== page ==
The fill of this sleeping bag is synthetic, and it is called PolarLite Micro insulation. The shell is ripstop nylon, which is water-resistant, and it also has a poly liner.
You can expect to survive the night with temps as low as zero degrees. However, to be comfortable, plan to camp in 34-degree weather.
This sleeping bag has several notable features, too.
You will find a puff hood for extra warmth around your head and an inner storage pocket. Also, the liner is a brushed microfiber, which makes it rather soft.
Furthermore, there is extra padding along the zipper to prevent cold air from getting in.
There are different lengths and sizes of this sleeping bag, but you can expect this bag’s weight to be just over four pounds.
Stay Warm out There
Winter camping has a lot to offer those looking for adventure.
Before heading out to a winter wonderland to sleep in the cold, you must be sure you can stay warm.
There is much to consider when looking at winter sleeping bags.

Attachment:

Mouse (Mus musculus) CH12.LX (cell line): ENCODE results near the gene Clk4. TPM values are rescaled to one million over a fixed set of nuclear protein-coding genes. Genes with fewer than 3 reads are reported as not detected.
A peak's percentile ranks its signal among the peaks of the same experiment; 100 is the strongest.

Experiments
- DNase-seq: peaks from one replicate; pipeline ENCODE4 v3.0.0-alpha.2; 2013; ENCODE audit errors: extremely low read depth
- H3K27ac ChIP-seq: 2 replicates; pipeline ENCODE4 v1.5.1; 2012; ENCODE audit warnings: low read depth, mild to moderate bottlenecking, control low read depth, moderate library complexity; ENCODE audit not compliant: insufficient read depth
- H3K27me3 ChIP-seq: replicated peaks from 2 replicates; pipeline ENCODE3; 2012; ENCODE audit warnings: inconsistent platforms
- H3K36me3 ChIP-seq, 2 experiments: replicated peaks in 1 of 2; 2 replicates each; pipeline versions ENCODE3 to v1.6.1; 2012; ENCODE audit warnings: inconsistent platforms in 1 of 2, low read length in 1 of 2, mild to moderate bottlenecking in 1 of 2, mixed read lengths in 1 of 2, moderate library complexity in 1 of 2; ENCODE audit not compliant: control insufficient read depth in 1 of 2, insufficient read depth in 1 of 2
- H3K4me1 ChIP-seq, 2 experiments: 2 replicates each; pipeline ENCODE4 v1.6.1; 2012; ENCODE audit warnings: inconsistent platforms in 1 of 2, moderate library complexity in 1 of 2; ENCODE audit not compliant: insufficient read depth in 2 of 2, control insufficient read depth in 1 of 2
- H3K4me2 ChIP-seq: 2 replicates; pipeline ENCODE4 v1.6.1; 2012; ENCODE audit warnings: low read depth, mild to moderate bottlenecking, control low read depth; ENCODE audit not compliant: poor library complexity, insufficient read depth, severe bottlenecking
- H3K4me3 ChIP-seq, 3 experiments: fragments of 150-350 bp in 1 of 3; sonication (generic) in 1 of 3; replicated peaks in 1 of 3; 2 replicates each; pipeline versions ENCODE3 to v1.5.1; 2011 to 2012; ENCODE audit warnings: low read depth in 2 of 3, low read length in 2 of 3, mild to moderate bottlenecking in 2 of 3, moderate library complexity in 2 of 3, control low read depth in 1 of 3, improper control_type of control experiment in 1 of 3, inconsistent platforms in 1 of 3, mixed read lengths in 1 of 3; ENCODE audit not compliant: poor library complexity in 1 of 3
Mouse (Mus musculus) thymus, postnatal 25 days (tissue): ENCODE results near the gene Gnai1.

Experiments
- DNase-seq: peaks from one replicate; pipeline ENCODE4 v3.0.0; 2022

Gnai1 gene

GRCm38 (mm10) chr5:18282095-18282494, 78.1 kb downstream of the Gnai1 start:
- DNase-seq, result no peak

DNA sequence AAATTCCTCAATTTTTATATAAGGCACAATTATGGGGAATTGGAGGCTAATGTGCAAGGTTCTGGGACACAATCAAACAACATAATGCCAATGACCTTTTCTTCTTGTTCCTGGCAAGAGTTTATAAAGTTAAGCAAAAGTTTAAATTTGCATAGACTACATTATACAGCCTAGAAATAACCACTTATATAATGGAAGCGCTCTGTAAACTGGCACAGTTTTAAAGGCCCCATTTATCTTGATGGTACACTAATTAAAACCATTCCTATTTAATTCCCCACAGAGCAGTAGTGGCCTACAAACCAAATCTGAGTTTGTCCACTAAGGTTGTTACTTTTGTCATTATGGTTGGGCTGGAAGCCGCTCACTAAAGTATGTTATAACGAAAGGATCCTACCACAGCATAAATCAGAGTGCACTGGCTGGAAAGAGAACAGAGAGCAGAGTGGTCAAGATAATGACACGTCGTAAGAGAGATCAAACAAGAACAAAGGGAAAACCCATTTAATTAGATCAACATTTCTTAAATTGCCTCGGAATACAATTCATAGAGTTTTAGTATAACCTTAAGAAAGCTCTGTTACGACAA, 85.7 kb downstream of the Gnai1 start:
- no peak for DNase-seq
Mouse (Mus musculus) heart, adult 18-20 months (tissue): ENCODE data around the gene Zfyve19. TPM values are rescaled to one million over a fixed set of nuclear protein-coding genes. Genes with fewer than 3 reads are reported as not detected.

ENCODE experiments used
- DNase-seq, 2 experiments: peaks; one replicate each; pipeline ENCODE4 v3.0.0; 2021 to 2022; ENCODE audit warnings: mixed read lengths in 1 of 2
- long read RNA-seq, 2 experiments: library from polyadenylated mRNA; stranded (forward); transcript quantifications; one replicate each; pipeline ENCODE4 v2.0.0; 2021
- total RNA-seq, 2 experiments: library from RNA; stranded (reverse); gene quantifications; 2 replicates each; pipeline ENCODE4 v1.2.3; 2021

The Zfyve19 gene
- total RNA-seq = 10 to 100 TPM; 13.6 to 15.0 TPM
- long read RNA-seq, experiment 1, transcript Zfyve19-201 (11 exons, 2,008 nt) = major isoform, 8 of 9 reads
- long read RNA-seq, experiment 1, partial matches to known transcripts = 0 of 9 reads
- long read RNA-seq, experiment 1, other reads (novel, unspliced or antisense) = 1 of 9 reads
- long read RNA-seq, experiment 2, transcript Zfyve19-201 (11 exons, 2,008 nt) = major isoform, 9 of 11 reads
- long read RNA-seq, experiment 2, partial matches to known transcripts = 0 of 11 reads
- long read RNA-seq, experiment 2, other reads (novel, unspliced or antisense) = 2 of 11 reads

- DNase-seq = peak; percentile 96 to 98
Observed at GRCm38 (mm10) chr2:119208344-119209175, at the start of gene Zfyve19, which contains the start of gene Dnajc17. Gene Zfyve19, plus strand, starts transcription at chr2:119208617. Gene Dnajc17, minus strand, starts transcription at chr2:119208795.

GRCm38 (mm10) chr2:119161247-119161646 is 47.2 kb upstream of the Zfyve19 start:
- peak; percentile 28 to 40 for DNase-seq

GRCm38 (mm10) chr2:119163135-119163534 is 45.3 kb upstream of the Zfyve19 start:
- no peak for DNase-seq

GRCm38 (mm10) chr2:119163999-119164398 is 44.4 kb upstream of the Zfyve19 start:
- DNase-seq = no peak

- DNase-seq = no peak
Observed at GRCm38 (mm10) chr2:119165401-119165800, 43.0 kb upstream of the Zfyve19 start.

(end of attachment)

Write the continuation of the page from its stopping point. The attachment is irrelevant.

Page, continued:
You have to consider the expected temperature of your trip because that determines the sleeping bag’s temperature rating.
It is also essential to be mindful of the difference between the survival temperature rating and the comfort temperature rating. You might survive in a zero degree bag, but you are not likely to have a fun time if the comfort level is 30 degrees.
Once you determine temperature needs, decide if you want or need down or synthetic. Down is long considered premium in a sleeping bag, but synthetic often does better in wet conditions. Plus, if you are allergic to down, you don’t have a choice.
You might look for other features, including the room in the foot box and whether the company added a stuff pocket on the inside.
In the end, the perfect winter sleeping bag comes down to what you need and your priorities.
What winter sleeping bag did you choose? Answer in the comments.